Anyone who has ever participated in an elementary school gym class probably has some memory of playing floor hockey. This sport allowed both boys and girls the chance to play hockey without having to worry about learning how to skate. Today it’s reaching well beyond the confines of school curriculum and there are leagues for this fun and faced paced competitive activity in many cities.
For someone familiar with ice hockey it doesn’t differ much. Not everyone has the chance or the interest to learn how to skate. Many children live in warm climates where ice is a scarcity. For them the closest they get to hockey is watching an NHL game on television. With floor hockey, though they can go through the paces of a game without having to strap on a pair of skates.
When it’s played as part of physical education class the only equipment used is generally a stick and a ball or rubber puck. This is because there are understood and strictly enforced rules of no contact. However, if it’s a league of floor hockey those rules change and in light of that more safety equipment is required.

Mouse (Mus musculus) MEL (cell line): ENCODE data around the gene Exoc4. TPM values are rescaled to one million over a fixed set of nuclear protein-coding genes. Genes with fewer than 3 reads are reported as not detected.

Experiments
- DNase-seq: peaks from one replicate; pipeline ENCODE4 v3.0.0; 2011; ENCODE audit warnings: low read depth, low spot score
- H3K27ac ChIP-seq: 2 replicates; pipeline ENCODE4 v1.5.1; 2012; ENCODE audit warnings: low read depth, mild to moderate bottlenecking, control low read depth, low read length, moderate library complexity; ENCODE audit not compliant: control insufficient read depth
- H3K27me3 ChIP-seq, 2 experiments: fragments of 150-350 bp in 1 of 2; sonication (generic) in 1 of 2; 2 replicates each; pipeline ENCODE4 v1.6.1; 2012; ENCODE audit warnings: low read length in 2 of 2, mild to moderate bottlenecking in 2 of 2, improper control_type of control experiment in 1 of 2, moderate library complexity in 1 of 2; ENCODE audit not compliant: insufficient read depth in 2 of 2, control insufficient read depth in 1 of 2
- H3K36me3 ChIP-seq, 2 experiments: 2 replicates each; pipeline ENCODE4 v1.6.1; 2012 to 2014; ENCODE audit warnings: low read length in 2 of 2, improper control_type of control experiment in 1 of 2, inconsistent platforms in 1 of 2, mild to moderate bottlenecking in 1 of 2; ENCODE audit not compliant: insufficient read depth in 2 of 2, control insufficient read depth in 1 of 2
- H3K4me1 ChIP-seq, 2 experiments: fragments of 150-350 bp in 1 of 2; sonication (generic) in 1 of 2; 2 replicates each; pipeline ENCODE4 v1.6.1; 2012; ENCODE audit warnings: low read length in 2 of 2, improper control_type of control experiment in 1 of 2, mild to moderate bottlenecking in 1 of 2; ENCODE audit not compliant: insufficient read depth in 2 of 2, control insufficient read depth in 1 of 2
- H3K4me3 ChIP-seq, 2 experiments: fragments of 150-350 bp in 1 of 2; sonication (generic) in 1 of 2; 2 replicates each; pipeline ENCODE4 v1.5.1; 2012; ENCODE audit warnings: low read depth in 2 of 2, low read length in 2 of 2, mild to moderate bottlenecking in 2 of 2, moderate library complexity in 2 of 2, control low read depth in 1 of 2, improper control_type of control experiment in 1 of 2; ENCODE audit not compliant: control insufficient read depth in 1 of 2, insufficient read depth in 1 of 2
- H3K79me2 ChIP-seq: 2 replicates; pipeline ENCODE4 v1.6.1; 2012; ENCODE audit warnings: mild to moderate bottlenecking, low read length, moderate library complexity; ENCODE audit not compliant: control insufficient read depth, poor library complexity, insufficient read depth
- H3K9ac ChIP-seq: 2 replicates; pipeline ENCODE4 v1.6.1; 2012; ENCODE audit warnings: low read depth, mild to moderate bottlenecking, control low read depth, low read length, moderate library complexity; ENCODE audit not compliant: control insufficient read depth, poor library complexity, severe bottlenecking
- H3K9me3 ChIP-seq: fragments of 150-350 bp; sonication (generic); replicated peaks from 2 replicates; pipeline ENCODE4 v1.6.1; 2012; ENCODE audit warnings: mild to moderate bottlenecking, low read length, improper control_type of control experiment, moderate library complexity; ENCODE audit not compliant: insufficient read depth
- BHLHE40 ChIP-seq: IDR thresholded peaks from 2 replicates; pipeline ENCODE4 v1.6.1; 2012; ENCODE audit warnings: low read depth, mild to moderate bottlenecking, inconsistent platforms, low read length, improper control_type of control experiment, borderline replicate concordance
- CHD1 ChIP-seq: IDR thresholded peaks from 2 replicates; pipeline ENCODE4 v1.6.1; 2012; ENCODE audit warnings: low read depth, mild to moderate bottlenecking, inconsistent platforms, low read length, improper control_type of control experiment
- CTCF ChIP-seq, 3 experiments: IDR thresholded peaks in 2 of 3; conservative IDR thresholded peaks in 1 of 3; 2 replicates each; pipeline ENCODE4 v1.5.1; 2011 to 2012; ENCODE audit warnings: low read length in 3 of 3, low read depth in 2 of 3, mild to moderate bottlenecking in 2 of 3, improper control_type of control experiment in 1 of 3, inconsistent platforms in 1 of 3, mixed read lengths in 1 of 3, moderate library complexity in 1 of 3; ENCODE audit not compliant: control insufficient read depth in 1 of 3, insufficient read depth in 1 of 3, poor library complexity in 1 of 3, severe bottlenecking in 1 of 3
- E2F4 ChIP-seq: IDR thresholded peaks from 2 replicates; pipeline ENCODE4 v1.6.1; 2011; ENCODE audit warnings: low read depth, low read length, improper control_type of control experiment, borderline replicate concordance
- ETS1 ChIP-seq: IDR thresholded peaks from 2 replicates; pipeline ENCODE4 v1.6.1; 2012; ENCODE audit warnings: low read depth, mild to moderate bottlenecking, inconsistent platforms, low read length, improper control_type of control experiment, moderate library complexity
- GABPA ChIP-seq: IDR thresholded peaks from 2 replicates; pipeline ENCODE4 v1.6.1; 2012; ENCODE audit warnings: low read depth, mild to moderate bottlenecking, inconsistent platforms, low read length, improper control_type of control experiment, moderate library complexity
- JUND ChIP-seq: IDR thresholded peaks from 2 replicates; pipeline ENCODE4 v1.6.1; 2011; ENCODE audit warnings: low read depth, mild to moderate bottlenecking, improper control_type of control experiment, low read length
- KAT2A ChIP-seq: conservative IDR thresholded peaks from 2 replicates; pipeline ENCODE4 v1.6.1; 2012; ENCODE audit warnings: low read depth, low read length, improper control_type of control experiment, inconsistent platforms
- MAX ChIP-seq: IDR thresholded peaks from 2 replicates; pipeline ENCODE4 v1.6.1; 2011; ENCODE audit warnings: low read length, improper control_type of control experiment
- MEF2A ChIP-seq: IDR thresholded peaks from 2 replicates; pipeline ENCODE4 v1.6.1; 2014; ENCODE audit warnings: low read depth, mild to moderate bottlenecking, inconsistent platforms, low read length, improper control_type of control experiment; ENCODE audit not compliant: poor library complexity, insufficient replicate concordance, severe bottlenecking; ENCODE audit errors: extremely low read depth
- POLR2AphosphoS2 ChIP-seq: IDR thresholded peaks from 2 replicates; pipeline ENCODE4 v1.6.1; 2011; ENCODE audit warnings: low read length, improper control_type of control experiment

A helmet is really a must for any child interested in this sport. They may see it as overkill since they are only playing on a floor, but serious injuries can happen when one child is body checked by another. If the league insists on every floor hockey player wearing a helmet, it’s not even a question that a child will raise.
Knee and elbow pads are a great idea as well. Just as with something like rollerblading or traditional skating, kids can fall forward pretty easily when they lose their footing. This is true in sports including soccer and floor hockey as well. A good set of safety pads under the child’s clothing can really reduce the number of bumps and bruises they’ll sustain.
You can’t play without a stick. Some kids who are already playing the game on ice will be inclined to bring in that stick for playing floor hockey. There are actually sticks just made for playing the game in this setting. It’s a good idea to purchase a stick that is a good fit for the child now. Some parents think they can save a few dollars by buying a bit larger stick that their son or daughter will grow into. This isn’t a good idea as it can present a safety problem for both the child using the stick to play floor hockey with and the other players. If it’s too big for them to easily handle it, it’s not the right stick for them.
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by Ron Damon